This was the universe about which we have read so much and never before felt: the universe as a clockwork of loose spheres flung at stupefying, unauthorized speeds. How could anything moving so fast not crash, not veer from its orbit amok like a car out of control on a turn?

Less than two minutes later, when the sun emerged, the trailing edge of the shadow cone sped away. It coursed down our hill and raced eastward over the plain, faster than the eye could believe; it swept over the plain and dropped over the planet’s rim in a twinkling It had clobbered us, and now it roared away. We blinked in the light It was as though an enormous, loping god in the sky had reached down and slapped the earth’s face.

So many mornings in Maine

When we were in Maine last weekend (was it just last weekend?), I picked up a copy of Jane McCloskey’s book about her father, Robert McCloskey: A Private Life in Words and Pictures. I loved his beautiful books when I was a kid: Blueberries for Sal, One Morning Maine, Make Way for Ducklings, and the Homer Price stories. I noticed her book in a shop in Portland and began flipping through it. All of the art inside grabbed at childhood memories.

The book was perfect for reading outside and by the sliding doors today, with medium sun and breezes all over. Jane McCloskey has the gentle tone as her father, and you can see similar interests and oddities, the same kind that run down in every family. Like a good Mainer, she welcomes you in.

Couldn’t have enjoyed it more. One passage:

Sometimes our family walked around the woods trail that circled the island. We had to climb our way around several trees that had fallen in recent years. Bob said that in the old days, the previous owners had lots of money, and had all the fallen trees cut up every year, and the island raked from one end to the other. He said that we couldn’t afford that, and in any case, it wasn’t good for the woods, which needed most of the fallen branches and needles to replenish the soil.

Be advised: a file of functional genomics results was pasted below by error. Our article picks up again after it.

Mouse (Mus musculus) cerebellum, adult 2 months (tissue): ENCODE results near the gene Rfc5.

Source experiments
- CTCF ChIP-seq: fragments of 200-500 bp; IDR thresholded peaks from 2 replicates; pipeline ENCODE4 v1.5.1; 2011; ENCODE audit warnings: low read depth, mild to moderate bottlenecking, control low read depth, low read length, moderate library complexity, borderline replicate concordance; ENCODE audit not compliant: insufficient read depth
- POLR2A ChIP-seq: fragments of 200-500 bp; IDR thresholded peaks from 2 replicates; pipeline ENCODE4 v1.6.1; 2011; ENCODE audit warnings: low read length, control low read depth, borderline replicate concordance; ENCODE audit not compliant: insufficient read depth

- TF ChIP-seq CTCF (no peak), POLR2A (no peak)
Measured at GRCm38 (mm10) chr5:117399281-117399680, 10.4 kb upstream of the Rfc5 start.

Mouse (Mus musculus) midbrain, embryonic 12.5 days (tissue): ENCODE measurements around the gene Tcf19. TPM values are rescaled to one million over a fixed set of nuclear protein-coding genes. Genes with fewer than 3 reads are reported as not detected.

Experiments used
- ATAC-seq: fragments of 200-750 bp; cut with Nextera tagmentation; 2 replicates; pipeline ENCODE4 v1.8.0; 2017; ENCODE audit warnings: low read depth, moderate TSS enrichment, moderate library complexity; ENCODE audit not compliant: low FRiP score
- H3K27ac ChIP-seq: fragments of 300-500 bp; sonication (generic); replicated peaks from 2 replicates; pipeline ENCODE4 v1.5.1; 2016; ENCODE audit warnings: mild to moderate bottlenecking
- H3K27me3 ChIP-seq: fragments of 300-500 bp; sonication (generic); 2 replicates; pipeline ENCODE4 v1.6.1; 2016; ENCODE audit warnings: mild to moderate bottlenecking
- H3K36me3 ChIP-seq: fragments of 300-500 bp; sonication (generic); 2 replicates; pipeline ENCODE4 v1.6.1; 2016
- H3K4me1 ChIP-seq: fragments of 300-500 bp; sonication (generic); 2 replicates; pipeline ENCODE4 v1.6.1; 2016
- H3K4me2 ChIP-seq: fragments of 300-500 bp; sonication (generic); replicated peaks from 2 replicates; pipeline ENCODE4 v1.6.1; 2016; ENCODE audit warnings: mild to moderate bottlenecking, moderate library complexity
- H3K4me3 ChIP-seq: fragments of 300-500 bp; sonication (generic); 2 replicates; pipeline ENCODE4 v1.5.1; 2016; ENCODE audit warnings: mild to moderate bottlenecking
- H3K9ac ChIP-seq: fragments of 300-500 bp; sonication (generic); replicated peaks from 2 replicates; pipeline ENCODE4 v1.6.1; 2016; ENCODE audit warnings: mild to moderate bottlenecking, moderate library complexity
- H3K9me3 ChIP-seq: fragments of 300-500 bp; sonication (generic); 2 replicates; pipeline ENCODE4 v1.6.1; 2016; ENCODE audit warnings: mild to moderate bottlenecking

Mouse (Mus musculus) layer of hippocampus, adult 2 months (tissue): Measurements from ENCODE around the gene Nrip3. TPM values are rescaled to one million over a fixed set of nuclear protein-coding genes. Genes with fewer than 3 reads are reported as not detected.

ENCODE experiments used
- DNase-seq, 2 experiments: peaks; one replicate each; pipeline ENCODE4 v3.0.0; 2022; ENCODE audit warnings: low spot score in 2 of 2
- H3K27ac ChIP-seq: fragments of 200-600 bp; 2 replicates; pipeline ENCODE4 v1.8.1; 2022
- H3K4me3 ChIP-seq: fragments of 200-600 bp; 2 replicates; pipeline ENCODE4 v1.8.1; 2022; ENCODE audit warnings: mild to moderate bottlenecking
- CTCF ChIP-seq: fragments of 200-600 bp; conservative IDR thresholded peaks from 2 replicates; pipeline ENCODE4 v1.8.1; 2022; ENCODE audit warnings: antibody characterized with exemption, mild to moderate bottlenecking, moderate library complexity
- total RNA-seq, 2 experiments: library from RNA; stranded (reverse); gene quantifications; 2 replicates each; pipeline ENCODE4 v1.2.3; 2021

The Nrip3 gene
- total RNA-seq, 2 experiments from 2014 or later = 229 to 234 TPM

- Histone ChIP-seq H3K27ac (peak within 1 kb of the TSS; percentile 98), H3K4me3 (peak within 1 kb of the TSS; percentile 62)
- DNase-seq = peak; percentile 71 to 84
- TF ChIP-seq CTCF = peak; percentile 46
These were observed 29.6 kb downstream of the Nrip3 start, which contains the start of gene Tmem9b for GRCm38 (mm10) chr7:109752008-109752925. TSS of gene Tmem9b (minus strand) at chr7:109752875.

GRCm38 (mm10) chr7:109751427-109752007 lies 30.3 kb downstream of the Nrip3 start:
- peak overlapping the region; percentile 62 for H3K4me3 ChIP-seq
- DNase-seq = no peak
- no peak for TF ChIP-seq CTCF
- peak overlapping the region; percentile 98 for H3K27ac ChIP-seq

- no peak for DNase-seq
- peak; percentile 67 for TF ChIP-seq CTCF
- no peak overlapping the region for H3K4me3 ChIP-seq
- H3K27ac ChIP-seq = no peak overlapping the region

In high summer, we found chantrelles on our walks, which we brought home. Mom fried them in butter.

Sometimes, when there was a full moon, Sal and I got up shortly before six o’clock in the morning and went down the shore. In the early morning, the sunrise was just beginning to burn off the morning mist.

Still, still thinking about water

Came across a National Geographic story on the rising waters at the Outer Banks, something I blogged about here earlier in the summer.

A quarter or so of the way into the piece, there’s a stunning and sad photo of the Nags Head beach neighborhood where my family used to go every year.  It’s a view from the sky from sometime in June of where I took this picture in late June. The beach replenishment is not looking good.

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Nothing but trouble for Patrick Cooper in the Gray Lady stacks

I had fun the other day trying the NYT’s Chronicle tool, which visualizes the paper’s use of words over time. At a certain point, my usual fascinating with other people who have my name took over. Apparently, showings of Patrick Coopers have been infrequent in the Gray Lady’s history. When we have appeared, the news hasn’t been good. Or hasn’t been good for long.

The entire history of Patrick Coopers in The New York Times:

February 24, 1864. “SERIOUS MARINE DISASTER: WRECK OF THE STEAMSHIP BOHEMIAN. NINETEEN LIVES LOST.” Steerage passenger Patrick Cooper is among the survivors. But this is pretty awful.

October 14, 1934. “GAS FROM AUTO KILLS JERSEY POSTMASTER.” Patrick Cooper, “a barber who rents part of the garage,” finds the body.

March 23, 1961. “Sir Patrick Ashley Cooper, formerly director of the Bank of England and governor of the Hudson’s Bay Company, died at sea yesterday, it was announced here today.”